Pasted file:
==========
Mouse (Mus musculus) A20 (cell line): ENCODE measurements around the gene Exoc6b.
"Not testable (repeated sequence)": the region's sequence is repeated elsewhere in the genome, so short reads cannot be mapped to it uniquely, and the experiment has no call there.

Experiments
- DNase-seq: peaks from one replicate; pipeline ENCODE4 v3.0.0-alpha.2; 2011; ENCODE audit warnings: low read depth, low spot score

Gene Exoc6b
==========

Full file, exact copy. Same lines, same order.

Mouse (Mus musculus) A20 (cell line): ENCODE measurements around the gene Exoc6b.
"Not testable (repeated sequence)": the region's sequence is repeated elsewhere in the genome, so short reads cannot be mapped to it uniquely, and the experiment has no call there.

Experiments
- DNase-seq: peaks from one replicate; pipeline ENCODE4 v3.0.0-alpha.2; 2011; ENCODE audit warnings: low read depth, low spot score

Gene Exoc6b